IV1 (Gender): Women |
Marginal Means for IV2 |
---|---|---|---|

IV2 (Mindset Intervention): Control |
-2.33 | 1.56 | 0.50 |

IV2 (Mindset Intervention): Minimal |
-3.50 | 3.16 | 1.34 |

IV2 (Mindset Intervention): Super |
1.00 | 2.33 | 1.62 |

Marginal Means for IV1 | -1.31 | 2.57 | 1.22 |

We are ready to do the write-up! Remember, these are means of the Difference score between each participants’ pretest and posttest, and negative scores mean that the student’s posttest was actually lower than their pretest; another way to say that is that the student was closer to holder growth mindset beliefs at the beginning of the semester (before the intervention) than at the end of the semester.

It can be easier to go through each research hypothesis, one at a time.

Evaluate the research hypothesis for the main effect of gender by writing up the conclusion.

**Solution**

It was predicted that there will not be a main effect for the average Differences score from the pretest to the posttest based on gender. She was incorrect; there were gender differences in the Difference score (F(1, 40)=5.29, p<.05) such that women scored higher (M=2.57) than men (M=-1.31).

Now for the second main effect:

Evaluate the research hypothesis for the main effect of the intervention by writing up the conclusion.

**Solution**

It was predicted that there will be a main effect for the intervention such that the Control group will have the smallest Difference scores, the Minimal intervention group will be in the middle, and the Super intervention group will have the largest Difference score. This was not supported (F(2, 40)=0.59, p>.05). Instead, the three means were similar \((M_{Control} = 0.50; M_{Minimal} = 1.34, M_{Super} = 1.62)\).

And then the interaction:

Evaluate the research hypothesis for the interaction by writing up the conclusion.

**Solution**

It was predicted predicted that there will be an interaction such that women will have a larger Difference score in in the Minimal and Super intervention scores than men, but gender won’t matter in the Control group. This was not supported (F(2,40)=0.99, p>.05). The means by gender and mindset intervention did not statistically significantly interact. The means for each combination can be seen in Table \(\PageIndex{4}\).

Before you move on, look at back at your own write-ups to makes sure that each of them includes all of the four required components when Reporting Results.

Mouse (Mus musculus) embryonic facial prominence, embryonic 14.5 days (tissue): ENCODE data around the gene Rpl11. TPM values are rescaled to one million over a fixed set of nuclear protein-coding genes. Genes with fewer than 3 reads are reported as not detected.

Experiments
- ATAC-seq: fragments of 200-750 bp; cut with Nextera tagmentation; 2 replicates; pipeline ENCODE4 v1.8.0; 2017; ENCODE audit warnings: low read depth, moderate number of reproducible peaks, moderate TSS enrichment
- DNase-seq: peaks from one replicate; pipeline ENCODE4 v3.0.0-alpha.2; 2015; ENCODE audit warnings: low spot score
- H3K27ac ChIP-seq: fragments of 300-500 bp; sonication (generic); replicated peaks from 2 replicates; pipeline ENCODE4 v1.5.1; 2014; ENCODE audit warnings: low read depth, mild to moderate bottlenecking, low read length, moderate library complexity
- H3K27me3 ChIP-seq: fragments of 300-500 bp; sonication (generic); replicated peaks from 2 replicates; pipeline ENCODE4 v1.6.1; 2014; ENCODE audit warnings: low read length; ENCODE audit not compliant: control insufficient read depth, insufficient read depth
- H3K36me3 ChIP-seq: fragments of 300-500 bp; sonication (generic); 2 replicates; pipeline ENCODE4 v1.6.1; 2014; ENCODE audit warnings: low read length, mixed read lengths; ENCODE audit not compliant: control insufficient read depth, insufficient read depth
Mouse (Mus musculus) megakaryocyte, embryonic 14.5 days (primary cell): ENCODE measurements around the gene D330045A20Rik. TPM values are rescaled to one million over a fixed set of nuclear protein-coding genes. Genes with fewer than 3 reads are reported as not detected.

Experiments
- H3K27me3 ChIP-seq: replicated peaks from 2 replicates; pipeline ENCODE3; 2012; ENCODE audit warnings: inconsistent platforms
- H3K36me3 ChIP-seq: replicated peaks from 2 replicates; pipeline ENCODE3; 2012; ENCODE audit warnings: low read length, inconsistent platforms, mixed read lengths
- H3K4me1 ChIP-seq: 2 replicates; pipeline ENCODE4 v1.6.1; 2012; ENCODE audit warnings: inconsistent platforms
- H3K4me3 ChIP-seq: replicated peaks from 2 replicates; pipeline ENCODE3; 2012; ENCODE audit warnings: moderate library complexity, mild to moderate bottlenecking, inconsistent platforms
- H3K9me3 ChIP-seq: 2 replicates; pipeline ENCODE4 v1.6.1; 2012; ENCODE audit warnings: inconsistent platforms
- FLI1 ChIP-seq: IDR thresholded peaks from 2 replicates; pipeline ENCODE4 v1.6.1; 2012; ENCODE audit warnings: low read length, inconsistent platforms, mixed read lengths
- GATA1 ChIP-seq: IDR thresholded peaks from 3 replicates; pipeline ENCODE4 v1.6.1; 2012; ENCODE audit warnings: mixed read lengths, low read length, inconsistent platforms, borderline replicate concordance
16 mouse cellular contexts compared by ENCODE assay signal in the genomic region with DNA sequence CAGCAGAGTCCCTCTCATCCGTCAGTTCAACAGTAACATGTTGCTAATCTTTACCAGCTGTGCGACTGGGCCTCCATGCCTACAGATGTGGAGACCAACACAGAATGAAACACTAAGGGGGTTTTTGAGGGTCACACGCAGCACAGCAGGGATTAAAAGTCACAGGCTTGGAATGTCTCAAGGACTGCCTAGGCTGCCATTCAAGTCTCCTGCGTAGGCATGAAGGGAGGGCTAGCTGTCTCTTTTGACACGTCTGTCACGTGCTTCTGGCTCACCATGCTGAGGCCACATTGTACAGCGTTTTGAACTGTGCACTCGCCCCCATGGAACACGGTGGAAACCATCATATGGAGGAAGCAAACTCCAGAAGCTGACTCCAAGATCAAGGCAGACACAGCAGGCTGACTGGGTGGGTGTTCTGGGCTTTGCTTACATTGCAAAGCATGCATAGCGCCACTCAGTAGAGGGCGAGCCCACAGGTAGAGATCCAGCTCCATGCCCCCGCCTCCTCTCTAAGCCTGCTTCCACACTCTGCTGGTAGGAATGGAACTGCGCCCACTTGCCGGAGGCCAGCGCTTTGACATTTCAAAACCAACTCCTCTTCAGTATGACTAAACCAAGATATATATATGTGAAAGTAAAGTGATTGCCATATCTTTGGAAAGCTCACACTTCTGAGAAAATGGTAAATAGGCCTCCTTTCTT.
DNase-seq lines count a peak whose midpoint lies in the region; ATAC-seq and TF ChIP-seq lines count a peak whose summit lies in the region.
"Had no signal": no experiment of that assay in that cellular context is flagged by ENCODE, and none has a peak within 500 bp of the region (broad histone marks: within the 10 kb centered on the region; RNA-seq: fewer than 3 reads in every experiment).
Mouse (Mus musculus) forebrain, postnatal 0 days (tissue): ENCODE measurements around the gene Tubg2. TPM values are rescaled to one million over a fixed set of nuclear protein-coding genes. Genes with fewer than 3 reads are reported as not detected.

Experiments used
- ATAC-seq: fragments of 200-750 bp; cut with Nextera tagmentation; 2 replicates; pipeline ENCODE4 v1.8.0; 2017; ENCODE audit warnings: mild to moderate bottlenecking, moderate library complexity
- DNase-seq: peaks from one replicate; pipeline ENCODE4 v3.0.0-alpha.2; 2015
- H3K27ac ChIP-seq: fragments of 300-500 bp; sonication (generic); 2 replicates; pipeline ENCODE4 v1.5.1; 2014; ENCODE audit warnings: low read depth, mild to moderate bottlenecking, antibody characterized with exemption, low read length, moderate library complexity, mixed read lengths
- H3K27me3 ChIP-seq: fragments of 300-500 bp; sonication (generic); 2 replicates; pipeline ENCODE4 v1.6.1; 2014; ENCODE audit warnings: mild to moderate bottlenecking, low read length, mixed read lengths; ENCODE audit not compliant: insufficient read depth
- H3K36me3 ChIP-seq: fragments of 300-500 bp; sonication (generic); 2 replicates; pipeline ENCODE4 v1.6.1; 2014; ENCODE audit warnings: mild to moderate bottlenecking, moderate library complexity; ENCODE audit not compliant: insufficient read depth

### Summary of the Current Mindset Study

Now that we’ve interpreted all of the statistical analyses, let’s step back a bit and think about this study. It was predicted that gender wouldn’t matter on its own, but that the mindset intervention would. But the results actually are the opposite! What happened?

Well, we don’t know for sure, and would have to do several more studies to try to figure out exactly what was going on. What we can see is that these interventions designed to increase Mindset Quiz scores actually made men have a more fixed mindset. We’re not really sure why that is, and future research should have more than professors who are women provide the mindset interventions. We could also look at the interventions themselves, and see if those may have inadvertently encouraged women but discouraged men. But this is the fun of research! We accidently found a puzzle, and can do more and more research to find all of the puzzle pieces to understand what’s going on!

Or, we could be experiencing a Type I Error and/or a Type II Error!

What is a Type I Error, and what is a Type II Error (in your own words)? How could they relate to this scenario?

**Solution**

Type I Errors are when you reject null hypothesis when it is true. In this scenario, we could be saying that there is a difference in changes in mindset between the genders when there wouldn’t be any change in a larger sample or in the population.

Type II Errors are when we retain the null hypothesis when it is false. In this scenario, we said that the intervention didn’t work. If we committed a Type II Error, we could be missing how influential these interventions are because we had a wonky sample.

The good news is that conducting more research studies solves those problems, too! Win-win! If we conduct more research, we can figure out the puzzle, and rule out either of these errors.

Okay, we’re almost done with this chapter, and with learning how to compare means between groups. The only next step is to decide which statistical analysis to run!